The Happy Dance In a circle, instruct the group to reflect silently on what makes them feel joy. Facing outside of the circle, give everyone some time to think of a gesture of a short physical phrase that reflects, expresses, or symbolizes this. When ready, bring everyone back facing inwards into the circle. Invite each participant to show and describe their gesture, and encourage everyone to learn it and do it with them. Once everyone has had a turn, go back through the circle, completing each person’s gesture one after the other--- an ensemble choreography of joy. This activity can be done with various prompts aside from joy. Movement 5-15 15 min.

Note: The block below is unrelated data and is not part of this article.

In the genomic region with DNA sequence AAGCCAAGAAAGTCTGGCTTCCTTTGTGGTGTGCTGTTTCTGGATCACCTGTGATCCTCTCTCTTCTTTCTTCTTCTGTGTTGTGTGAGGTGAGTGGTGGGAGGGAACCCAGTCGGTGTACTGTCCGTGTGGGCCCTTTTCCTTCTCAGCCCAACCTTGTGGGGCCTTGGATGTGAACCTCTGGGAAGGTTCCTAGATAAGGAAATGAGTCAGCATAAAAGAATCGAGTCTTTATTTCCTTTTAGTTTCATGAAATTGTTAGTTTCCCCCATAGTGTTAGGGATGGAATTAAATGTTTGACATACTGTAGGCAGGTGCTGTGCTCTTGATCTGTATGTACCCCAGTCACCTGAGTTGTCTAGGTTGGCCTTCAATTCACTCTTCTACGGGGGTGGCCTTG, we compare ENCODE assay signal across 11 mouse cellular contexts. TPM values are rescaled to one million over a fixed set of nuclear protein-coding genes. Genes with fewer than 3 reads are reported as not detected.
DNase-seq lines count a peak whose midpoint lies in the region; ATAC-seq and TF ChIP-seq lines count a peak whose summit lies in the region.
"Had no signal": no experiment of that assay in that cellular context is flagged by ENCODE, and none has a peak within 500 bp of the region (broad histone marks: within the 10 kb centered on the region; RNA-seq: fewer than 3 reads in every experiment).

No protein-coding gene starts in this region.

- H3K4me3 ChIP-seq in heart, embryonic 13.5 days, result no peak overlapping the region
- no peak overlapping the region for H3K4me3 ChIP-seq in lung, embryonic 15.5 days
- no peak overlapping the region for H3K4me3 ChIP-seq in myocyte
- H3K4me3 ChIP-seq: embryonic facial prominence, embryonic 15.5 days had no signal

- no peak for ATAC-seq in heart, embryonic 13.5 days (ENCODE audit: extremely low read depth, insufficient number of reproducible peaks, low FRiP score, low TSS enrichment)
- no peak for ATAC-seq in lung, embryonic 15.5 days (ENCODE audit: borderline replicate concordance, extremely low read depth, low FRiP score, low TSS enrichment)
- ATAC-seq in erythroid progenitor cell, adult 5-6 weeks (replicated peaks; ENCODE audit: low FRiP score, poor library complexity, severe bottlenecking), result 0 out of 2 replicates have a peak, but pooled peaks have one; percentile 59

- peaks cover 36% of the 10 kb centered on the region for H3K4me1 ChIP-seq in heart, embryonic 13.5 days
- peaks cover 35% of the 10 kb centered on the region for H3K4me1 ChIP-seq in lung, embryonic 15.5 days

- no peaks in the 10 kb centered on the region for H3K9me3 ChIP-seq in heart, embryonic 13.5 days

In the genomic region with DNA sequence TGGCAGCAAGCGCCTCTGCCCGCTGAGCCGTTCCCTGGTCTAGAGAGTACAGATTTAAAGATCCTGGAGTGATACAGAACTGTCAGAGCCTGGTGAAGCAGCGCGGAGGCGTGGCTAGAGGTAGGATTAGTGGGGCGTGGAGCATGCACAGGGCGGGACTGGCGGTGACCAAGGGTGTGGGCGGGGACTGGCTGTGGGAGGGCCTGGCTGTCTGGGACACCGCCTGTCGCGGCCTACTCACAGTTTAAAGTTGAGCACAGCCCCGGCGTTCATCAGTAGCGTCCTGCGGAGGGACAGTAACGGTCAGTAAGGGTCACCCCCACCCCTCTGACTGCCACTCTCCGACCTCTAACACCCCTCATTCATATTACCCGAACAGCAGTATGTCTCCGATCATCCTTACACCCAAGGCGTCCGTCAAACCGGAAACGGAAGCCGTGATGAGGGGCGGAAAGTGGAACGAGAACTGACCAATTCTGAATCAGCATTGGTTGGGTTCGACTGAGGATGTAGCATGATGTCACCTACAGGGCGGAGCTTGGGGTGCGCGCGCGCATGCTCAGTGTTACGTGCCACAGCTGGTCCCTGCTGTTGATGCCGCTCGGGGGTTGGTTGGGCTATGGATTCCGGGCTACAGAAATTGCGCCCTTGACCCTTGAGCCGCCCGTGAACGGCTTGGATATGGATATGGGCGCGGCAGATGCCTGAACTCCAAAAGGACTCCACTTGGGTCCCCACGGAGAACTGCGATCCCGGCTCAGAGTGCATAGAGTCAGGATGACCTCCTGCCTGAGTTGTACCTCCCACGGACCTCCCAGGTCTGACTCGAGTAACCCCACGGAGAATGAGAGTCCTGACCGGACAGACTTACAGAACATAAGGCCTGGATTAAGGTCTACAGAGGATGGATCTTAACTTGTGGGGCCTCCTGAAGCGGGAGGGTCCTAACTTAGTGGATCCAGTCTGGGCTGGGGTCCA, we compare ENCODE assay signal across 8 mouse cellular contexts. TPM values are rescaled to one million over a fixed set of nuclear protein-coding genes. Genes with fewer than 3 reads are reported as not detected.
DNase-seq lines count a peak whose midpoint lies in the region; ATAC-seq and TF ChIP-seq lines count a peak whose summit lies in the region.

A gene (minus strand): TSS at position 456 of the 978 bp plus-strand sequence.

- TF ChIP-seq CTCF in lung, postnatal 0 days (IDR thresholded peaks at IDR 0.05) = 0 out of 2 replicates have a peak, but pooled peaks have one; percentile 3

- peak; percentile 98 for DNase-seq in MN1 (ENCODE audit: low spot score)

Do you want to enhance the creative confidence in your workplace? Are you and your colleagues eager to build your leadership, innovation, and problem-solving skills? To engage these creative professional artists in a collaborative process with your staff, please contact Laura Barron. Offerings range from 3-hour, to full day or weekend workshops. Take advantage of our free, initial consultation to design a customized collection of arts-based activities that best resonate with your needs.